message will stand out, increasing the likelihood
that recipients will pay attention to it.
Design is a critical aspect in signaling to
recipients a message is important and issued
by a trusted source.
Build Credibility and Deliver the
Right Message to the Right People
By only sending relevant messages, organizations
not only increase safety on campus, but
also build credibility with the community
Too many general messages that only
relate to a small fraction of the community
can often be categorized as spam by recipients.
If messages consistently provide useful
and relevant information, recipients will
learn the message sender can be trusted and
should be paid attention to. Segmentation
also allows institutions to spoon feed rather
than firehose information: by giving just
enough information and allowing students
to figure out what action they need to take
next, such as evacuate or shelter in place,
they become more engaged in the messages
and their safety.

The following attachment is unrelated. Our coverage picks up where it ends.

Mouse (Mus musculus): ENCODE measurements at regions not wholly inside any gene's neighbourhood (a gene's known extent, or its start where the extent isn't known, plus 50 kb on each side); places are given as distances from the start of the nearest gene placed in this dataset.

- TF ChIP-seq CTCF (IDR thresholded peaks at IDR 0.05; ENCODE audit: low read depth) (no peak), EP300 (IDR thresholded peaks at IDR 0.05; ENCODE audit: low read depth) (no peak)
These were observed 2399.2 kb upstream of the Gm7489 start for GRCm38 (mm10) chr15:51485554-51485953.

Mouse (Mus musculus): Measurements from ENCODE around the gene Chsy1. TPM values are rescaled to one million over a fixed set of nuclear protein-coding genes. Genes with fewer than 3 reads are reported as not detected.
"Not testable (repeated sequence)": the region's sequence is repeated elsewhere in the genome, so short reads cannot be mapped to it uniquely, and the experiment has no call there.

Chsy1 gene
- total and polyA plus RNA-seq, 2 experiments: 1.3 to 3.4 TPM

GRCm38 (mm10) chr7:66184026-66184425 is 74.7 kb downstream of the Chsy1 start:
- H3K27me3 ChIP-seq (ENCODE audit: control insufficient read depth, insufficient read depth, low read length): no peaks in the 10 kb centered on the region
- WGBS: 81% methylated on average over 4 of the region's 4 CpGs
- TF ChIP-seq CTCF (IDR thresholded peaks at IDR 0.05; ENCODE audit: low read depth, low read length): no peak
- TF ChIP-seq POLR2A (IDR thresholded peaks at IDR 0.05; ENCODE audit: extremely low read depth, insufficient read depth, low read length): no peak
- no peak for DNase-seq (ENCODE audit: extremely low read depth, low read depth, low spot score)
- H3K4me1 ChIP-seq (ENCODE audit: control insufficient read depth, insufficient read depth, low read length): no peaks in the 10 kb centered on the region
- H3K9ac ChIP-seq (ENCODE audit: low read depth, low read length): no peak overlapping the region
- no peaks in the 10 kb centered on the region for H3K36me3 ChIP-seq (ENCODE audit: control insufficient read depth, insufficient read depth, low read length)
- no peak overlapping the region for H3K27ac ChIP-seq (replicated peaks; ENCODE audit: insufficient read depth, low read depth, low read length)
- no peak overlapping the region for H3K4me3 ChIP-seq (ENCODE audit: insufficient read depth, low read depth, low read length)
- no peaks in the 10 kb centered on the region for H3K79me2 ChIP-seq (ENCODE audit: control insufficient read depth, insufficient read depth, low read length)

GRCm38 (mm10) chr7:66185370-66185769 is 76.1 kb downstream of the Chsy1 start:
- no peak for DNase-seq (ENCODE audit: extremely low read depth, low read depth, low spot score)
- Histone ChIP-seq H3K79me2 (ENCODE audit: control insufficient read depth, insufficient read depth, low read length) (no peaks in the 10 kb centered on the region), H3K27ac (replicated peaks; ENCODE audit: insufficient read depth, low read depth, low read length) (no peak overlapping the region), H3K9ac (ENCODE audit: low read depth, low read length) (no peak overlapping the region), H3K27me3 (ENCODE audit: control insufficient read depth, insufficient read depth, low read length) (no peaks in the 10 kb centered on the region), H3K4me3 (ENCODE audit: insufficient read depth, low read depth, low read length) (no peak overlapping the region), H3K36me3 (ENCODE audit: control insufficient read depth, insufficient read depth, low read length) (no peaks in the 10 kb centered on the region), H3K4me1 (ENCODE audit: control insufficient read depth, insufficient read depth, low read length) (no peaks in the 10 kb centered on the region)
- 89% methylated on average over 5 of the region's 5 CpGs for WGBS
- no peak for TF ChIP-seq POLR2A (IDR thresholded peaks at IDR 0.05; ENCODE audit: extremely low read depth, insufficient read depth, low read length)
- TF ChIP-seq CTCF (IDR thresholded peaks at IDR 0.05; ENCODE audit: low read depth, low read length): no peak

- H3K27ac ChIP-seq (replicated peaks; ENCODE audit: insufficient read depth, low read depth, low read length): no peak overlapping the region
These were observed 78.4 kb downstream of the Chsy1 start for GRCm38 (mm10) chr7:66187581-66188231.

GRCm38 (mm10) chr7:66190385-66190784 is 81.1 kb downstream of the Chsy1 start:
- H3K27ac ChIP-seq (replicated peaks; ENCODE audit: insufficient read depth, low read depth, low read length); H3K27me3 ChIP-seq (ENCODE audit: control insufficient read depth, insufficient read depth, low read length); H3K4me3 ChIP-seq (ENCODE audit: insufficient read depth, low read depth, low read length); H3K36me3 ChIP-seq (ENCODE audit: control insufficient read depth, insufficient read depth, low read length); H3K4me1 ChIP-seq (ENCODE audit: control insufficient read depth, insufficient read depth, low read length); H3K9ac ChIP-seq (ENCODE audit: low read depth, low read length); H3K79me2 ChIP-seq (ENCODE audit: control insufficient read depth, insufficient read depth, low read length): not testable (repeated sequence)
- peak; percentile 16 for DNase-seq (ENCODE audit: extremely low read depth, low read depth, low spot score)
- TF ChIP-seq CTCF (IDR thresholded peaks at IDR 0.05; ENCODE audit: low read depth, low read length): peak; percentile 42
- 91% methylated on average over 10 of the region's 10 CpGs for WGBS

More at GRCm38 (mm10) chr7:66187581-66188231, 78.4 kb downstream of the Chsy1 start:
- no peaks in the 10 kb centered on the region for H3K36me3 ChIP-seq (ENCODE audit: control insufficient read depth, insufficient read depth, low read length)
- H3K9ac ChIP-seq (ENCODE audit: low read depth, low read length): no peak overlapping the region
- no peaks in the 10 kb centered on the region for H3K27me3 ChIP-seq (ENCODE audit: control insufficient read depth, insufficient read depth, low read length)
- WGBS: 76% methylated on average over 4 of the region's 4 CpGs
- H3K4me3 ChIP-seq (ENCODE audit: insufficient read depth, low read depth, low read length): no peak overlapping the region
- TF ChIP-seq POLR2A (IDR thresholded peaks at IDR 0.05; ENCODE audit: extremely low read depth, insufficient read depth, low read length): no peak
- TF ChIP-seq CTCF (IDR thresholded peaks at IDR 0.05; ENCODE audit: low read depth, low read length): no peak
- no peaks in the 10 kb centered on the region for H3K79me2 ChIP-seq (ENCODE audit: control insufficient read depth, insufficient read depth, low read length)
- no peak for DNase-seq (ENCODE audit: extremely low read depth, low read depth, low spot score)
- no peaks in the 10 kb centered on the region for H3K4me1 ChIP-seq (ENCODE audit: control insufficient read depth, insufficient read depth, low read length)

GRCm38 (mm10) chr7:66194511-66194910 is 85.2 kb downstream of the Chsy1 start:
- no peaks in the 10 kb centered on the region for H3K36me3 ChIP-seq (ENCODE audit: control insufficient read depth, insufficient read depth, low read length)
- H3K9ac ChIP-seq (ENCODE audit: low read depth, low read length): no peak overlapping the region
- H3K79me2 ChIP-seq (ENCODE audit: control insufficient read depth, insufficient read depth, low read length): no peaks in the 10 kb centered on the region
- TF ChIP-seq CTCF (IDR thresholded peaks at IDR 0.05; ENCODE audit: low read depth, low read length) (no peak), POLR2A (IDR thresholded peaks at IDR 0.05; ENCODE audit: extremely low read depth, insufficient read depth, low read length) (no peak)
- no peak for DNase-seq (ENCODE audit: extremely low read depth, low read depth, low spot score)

Reliability is key to building credibility.
Guaranteeing the message will be delivered
no matter what channel or where students
and staff may be located on campus, can
make a difference in not only protecting
students, but also having them trust the
institution and the message they are sending.
For example, MUSC encouraged the
students and staff to register a secondary,
non-university affiliated email address on
their alerting system. Having this type of
backup system in place ensured that community
members still received updates
regardless if they were logged into a campus
email. A notification during an emergency
is only effective if it is received, read and
acted upon by the recipient. Getting the
right message to the right people at the
right time is critical to ensuring good outcomes
for organizations and the people they
are responsible for protecting. With the
right plan and technology in place, organizations
can better protect the communities
that rely on them every day.
This article originally appeared in the January / February 2020 issue of Campus Security & Life Safety.